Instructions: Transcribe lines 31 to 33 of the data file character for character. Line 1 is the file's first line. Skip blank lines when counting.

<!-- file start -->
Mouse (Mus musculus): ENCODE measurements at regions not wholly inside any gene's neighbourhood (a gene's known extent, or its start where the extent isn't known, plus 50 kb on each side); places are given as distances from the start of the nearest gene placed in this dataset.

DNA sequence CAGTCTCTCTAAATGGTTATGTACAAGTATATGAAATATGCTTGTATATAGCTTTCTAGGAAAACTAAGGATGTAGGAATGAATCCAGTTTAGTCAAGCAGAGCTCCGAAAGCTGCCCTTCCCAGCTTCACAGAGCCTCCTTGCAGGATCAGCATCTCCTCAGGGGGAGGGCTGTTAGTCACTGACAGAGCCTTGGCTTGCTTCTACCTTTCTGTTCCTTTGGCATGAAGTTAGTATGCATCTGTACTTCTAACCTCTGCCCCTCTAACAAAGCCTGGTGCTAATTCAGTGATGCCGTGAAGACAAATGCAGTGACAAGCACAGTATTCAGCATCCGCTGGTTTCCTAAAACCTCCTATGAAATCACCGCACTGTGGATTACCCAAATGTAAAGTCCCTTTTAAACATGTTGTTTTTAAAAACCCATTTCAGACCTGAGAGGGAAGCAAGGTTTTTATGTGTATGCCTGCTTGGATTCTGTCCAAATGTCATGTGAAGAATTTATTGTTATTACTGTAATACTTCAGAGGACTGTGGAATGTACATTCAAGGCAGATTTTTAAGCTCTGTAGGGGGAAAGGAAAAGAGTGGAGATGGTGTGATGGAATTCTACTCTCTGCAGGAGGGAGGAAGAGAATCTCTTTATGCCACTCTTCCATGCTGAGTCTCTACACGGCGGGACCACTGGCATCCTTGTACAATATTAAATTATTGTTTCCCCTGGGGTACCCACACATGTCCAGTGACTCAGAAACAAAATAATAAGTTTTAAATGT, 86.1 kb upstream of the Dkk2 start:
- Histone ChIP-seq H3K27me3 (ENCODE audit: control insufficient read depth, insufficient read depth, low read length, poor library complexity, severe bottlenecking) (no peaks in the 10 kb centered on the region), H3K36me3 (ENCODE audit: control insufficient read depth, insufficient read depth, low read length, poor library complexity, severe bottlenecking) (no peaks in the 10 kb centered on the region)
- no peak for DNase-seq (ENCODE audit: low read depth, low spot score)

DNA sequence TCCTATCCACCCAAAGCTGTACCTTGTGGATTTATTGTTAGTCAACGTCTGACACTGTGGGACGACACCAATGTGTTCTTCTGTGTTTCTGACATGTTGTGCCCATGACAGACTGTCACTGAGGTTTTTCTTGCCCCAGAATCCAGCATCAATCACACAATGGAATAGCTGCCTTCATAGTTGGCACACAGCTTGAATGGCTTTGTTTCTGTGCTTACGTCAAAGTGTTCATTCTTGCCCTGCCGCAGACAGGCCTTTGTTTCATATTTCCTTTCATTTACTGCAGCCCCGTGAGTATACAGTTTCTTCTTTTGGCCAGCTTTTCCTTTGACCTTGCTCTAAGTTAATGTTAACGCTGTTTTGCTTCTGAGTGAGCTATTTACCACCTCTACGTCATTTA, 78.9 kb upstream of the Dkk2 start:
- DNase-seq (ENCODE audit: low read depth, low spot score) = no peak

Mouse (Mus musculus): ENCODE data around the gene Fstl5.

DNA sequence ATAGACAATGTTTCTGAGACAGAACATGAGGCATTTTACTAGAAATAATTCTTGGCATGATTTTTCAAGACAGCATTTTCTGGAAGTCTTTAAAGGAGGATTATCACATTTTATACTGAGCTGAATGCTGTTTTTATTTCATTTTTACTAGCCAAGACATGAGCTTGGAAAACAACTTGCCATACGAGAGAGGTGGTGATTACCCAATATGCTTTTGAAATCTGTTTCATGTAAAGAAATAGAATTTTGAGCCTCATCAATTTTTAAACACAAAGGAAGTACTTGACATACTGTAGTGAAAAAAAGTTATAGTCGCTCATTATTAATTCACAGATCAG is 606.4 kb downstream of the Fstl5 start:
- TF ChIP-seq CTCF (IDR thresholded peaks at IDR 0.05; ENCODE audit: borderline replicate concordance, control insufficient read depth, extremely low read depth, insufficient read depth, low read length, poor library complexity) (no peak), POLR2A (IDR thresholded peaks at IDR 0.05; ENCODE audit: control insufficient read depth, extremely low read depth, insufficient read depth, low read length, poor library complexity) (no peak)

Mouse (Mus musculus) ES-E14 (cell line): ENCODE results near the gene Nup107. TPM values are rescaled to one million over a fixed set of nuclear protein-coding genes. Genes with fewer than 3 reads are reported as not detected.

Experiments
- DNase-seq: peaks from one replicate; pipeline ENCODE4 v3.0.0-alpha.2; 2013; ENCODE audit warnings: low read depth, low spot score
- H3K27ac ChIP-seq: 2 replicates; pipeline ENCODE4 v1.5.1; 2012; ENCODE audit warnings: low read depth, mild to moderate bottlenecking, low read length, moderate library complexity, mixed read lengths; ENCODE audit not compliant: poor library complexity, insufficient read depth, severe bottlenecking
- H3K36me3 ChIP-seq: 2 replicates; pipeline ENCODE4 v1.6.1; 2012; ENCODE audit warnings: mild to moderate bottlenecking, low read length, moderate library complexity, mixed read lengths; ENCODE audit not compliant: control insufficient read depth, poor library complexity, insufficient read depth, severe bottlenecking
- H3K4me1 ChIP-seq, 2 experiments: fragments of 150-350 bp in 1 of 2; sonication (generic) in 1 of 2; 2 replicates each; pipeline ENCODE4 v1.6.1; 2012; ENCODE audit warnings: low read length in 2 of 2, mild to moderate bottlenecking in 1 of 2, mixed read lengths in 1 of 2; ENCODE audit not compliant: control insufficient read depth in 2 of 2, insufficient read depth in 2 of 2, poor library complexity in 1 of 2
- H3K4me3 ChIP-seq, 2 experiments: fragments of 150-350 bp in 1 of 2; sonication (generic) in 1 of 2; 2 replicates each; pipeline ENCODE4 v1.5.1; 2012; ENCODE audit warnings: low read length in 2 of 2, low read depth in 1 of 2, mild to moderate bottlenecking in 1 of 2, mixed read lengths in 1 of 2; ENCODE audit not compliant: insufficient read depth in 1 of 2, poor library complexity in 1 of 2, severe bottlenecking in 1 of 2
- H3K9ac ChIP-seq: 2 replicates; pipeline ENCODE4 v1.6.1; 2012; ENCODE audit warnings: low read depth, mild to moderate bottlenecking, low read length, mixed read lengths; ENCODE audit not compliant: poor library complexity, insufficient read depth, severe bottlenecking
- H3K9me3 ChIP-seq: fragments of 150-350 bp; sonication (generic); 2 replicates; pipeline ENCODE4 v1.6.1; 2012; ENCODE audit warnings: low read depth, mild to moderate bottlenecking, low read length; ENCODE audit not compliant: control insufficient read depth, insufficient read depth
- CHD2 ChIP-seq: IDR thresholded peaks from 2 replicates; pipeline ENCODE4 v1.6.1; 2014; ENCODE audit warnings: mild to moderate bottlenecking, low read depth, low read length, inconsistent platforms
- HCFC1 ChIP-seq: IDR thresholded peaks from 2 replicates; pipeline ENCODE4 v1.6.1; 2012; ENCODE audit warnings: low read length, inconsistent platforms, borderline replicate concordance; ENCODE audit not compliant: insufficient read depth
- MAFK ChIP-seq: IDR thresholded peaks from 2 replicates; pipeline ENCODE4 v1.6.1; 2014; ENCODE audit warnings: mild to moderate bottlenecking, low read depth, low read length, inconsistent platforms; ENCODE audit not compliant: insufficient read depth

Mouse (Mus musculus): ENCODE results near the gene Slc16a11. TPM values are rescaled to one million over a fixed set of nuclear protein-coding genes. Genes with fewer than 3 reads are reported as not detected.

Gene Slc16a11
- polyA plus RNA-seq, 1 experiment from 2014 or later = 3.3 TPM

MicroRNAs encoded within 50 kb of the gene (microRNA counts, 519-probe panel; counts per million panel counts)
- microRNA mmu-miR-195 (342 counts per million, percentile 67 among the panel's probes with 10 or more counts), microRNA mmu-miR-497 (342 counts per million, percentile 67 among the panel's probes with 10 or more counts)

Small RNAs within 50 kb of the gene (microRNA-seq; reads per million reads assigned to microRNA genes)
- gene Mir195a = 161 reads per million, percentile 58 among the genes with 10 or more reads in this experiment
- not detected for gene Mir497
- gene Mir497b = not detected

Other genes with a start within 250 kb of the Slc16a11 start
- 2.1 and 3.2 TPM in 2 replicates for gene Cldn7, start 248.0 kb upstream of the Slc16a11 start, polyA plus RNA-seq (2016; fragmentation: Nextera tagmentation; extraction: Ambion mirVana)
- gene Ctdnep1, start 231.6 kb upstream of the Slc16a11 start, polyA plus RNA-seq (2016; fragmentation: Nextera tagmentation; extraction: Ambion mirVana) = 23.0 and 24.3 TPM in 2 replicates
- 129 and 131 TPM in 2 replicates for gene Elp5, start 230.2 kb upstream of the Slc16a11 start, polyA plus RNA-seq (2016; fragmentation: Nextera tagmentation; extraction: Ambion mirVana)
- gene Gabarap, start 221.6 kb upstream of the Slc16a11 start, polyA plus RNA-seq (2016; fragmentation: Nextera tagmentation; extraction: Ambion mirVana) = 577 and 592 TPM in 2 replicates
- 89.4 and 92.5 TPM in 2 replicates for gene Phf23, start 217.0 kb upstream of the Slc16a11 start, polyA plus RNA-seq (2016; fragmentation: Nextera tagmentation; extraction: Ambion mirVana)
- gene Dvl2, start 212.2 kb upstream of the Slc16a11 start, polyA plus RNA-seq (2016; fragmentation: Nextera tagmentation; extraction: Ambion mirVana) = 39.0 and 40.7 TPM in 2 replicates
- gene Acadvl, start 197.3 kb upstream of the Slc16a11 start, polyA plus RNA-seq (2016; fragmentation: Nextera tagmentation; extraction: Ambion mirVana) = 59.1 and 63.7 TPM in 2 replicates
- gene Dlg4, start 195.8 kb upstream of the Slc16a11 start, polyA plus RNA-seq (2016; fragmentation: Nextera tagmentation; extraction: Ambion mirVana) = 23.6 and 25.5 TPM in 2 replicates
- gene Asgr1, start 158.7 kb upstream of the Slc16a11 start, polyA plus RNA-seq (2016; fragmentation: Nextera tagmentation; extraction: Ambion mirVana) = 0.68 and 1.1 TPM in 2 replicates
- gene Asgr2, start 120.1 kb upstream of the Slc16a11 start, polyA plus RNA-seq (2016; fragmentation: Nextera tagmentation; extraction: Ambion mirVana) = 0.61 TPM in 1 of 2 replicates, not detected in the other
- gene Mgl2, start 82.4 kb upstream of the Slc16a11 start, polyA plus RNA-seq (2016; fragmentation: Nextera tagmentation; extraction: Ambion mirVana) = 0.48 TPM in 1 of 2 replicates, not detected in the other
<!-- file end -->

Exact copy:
Other genes with a start within 250 kb of the Slc16a11 start
- 2.1 and 3.2 TPM in 2 replicates for gene Cldn7, start 248.0 kb upstream of the Slc16a11 start, polyA plus RNA-seq (2016; fragmentation: Nextera tagmentation; extraction: Ambion mirVana)
- gene Ctdnep1, start 231.6 kb upstream of the Slc16a11 start, polyA plus RNA-seq (2016; fragmentation: Nextera tagmentation; extraction: Ambion mirVana) = 23.0 and 24.3 TPM in 2 replicates